Been a while since i have made an actual qso of sorts, so i did a little FT8 made 6 contacts and turned it all off again LOL Bands are hopeless for anyone running low power and crappy antenna.
They say a picture is worth 1000 words. Well A video must be worth 1000 pictures then. I have to admit, i really do not enjoy making videos for youtube. I do it reluctantly and only when I really have something worth showing off. I really do not care about building an audience and being famous, I just like to do what I want, when I want and not feel compelled to make anyone else happy other than myself. I am not entertainment, I am just a guy who is documenting his journey, nothing more. Even this blog, its not a how to, its not a guide, its often not even correct, does not work or is fundamentally flawed. That is what happens when you home brew. You make mistakes, things do not work and you have to trouble shoot and trouble shooting means learning something. A good day for me, is a day I learn something.
Well, this is the PCB. I have named this receiver OpAmpia. Because its just a bunch of op-amps. There are 3 high speed op-amps on this board, acting as RF Amp and IF Amps and then on the other board another 5 op-amps doing audio agc and preamp and audio filtering. So all up, we have 8 op-amps, hence the name.
This is a revision of what I actually built. I have redesigned the bandpass filter and will be using TOKO styled canned inductors. The higher Q of the inductors should see much less loss than the SMD inductors I used on the test board.
Same goes with the IF strip, the IF filter is now not plugin, but will use all SMD components, I have a bazillion SMD crystals and so its time to start using them. Actually in everything I am moving away from through hole components where I can. SMD is just so easy to use you can always find a useful part that is cheap. Take the Gainsil op-amps I used, they cost like 30 cents each. Try and find a highspeed op-amp in though hole for that price.
For alignment I used the function generator set to 7mhz and with both VFO’s showing no offsets tuned things until they sounded great. Having 2 VFO’s really helps here. Now i can just do some simple math and remove the offest and display the actual RX frequency. A little bit of coding and we will be in business.
That’s all from me. Another month and I might have this as a complete and working transceiver. LOL Who are we kidding 😉
Make no mistakes, I think real amp designers are witch doctors and that amp design is more voodoo than art. But this has never stopped me from having a go and seeing what I can come up with and what I can learn.
Today I hit a new milestone, I raised peak power to 50W. 50W might not sound like much to those who have gone out and bought their kilowatt to power cheat with, or for the guy who bought a amp pallet off the interwebs and assembled a kit. But for me, someone who has looked at lots of schematics, tried to understand each design decision the designer made and why they made it, then went and captured the schematic, laid out the PCB and had boards made, 50W is something of an achievement.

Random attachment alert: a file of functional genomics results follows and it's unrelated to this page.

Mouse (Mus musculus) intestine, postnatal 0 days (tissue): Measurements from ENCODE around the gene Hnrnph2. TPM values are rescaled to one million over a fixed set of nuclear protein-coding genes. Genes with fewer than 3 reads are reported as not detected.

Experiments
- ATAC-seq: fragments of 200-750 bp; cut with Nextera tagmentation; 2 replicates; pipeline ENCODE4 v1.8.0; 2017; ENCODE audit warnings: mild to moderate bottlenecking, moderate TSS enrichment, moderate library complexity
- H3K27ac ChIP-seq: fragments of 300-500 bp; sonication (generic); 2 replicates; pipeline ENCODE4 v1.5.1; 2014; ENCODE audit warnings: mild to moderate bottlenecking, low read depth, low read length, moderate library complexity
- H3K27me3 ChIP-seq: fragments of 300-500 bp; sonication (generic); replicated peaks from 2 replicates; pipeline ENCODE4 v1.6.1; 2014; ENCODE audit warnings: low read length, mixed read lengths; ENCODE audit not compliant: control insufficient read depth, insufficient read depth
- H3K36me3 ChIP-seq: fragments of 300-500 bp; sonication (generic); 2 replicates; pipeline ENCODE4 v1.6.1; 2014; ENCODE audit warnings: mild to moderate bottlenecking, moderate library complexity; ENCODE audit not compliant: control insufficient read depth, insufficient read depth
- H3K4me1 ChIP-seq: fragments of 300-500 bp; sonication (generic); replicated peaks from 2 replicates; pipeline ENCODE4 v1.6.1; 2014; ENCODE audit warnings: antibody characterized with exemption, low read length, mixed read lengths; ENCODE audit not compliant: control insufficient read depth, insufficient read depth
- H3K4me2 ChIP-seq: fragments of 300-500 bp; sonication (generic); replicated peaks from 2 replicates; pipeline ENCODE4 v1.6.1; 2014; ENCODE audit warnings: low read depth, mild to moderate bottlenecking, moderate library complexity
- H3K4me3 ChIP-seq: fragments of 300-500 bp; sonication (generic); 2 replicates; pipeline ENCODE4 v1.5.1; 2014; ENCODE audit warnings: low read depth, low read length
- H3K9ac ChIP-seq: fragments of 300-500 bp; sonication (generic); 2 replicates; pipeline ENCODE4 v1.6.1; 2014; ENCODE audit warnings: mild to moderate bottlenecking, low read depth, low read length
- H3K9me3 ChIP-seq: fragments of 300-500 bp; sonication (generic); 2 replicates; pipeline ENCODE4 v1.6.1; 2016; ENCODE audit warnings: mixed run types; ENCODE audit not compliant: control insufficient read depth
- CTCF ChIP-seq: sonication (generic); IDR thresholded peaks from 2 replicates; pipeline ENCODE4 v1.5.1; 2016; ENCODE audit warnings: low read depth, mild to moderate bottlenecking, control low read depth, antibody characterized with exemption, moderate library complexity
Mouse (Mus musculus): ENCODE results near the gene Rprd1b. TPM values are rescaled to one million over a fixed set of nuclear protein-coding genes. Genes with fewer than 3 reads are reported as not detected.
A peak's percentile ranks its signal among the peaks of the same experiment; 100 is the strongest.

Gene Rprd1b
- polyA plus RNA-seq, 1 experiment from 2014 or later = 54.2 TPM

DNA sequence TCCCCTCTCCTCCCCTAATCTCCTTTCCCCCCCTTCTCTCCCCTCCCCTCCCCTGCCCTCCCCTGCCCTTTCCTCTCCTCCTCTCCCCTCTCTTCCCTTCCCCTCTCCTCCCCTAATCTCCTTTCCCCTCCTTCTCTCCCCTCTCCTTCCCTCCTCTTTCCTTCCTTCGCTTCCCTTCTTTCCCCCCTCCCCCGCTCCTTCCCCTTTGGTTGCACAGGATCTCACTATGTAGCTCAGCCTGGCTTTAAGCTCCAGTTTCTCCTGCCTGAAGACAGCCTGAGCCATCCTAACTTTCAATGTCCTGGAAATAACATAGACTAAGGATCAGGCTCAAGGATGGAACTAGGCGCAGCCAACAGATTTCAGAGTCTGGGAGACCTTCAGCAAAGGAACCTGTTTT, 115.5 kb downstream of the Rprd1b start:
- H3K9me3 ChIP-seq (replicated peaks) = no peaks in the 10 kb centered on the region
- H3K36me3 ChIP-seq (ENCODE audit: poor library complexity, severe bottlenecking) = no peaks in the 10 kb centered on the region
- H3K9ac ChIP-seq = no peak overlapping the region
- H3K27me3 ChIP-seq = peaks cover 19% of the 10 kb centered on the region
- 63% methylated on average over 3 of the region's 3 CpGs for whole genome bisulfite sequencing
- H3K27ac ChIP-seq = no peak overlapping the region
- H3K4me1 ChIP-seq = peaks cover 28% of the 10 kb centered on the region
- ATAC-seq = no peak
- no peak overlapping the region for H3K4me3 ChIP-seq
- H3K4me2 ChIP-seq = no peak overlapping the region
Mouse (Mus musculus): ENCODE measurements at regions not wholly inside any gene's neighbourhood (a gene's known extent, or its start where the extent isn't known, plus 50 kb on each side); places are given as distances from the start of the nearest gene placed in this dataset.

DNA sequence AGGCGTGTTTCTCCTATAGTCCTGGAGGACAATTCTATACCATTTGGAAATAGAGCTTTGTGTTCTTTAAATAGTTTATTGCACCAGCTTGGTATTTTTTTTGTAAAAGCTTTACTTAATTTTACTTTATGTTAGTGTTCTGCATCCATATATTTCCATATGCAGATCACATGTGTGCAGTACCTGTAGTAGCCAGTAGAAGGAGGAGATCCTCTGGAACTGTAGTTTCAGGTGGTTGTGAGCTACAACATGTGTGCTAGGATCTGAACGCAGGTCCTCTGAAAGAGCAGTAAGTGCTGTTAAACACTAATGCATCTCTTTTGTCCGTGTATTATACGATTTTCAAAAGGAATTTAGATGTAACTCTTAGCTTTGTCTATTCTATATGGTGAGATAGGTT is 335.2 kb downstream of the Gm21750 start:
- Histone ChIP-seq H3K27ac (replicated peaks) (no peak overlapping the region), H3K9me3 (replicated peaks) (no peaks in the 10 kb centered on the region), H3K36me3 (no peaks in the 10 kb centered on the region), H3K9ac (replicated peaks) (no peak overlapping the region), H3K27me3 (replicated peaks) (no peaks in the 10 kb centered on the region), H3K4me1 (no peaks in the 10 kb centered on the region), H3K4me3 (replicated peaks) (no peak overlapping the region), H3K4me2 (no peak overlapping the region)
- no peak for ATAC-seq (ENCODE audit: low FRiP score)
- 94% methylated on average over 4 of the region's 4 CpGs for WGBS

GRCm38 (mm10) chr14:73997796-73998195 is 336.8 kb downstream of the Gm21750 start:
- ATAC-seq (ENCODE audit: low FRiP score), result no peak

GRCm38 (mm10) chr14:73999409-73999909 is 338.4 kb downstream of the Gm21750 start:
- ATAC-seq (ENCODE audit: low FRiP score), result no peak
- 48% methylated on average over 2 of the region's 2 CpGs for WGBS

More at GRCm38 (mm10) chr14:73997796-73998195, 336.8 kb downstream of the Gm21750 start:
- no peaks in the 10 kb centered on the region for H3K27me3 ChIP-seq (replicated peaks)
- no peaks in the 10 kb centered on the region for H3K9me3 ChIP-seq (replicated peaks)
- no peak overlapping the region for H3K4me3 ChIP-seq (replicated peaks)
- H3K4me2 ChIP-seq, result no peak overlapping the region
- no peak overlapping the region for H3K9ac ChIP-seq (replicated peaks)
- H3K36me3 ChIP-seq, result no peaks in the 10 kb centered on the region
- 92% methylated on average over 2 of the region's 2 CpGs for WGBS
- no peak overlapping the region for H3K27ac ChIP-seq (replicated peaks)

And don’t get me wrong here, 50W is what WA2EBY was getting out of 2 IRF510 and I am using 4 of them to make that same amount of power and still struggling to contain the magic smoke within the epoxy that is covering the silicon.
I was hoping for a little more out, 70W or there abouts would have been really nice. I do have room to push the amp a lot harder than I currently can. I can give it more drive, more bias and more voltage, with the current limitations being 5w drive from a CW transmitter i home brewed, 2V gate bias, and 30V and 10A from the lab power supply.
Along the way many parts were broken. I call this pile My Shame. Actually its not as bad as it looks, the first 4 fets to go were Ebay specials from China. I think they are fakes, they were never happy and just ran into uncontrolled oscillation.
The next 4 were all my fault. I gave it all the amps and they gave up the ghost after about 40 seconds of full key down madness.
This is the current mess of what is my work bench. Plenty of crap on the bench. A certain old guy home brew legend would say my bench is to clean LOL
Nothing like burned flux to get the soldering fan boys to go wild. There is nothing fundamentally wrong with the board, its is a little bit pedantic though. Its window of oportunity is quite narrow. Its kind of all or nothing. I had to change the input transformer and its ratio, the bifilar inductor feeding power needs to be changed as it gets to hot. Everything else is ok. Mechanically its easy to change out the fets on detonation. That is a plus.
This is the schematic. I probably should learn about temperature compensated biasing to make it a little more bullet proof. Other than watching the duty cycle and keeping it to say 50% or less, its ok and I have not harmed anything yet. It really could do with a bigger heatsink and some forced cooling to really crank it up. But for now, I am happy that it works.
I did key it up on 40m and sent some CW with it. Listening on KiwiSDRs i could hear myself in VK2,3 and 4. Not that, that is a challenge, I can do that with 5w. But i know its working and sounds fine. So that’s the end of this journey. I am calling this one won and done and now its on to the next thing.